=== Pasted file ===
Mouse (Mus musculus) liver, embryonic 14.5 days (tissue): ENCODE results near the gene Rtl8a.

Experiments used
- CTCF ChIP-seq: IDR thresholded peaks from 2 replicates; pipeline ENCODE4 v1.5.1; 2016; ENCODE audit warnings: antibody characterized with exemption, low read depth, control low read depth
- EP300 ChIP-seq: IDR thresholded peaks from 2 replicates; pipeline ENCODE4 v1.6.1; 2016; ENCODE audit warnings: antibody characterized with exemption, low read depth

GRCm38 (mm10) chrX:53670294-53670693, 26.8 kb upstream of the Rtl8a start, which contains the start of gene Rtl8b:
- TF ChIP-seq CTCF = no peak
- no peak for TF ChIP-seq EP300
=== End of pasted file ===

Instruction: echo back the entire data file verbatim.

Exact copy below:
Mouse (Mus musculus) liver, embryonic 14.5 days (tissue): ENCODE results near the gene Rtl8a.

Experiments used
- CTCF ChIP-seq: IDR thresholded peaks from 2 replicates; pipeline ENCODE4 v1.5.1; 2016; ENCODE audit warnings: antibody characterized with exemption, low read depth, control low read depth
- EP300 ChIP-seq: IDR thresholded peaks from 2 replicates; pipeline ENCODE4 v1.6.1; 2016; ENCODE audit warnings: antibody characterized with exemption, low read depth

GRCm38 (mm10) chrX:53670294-53670693, 26.8 kb upstream of the Rtl8a start, which contains the start of gene Rtl8b:
- TF ChIP-seq CTCF = no peak
- no peak for TF ChIP-seq EP300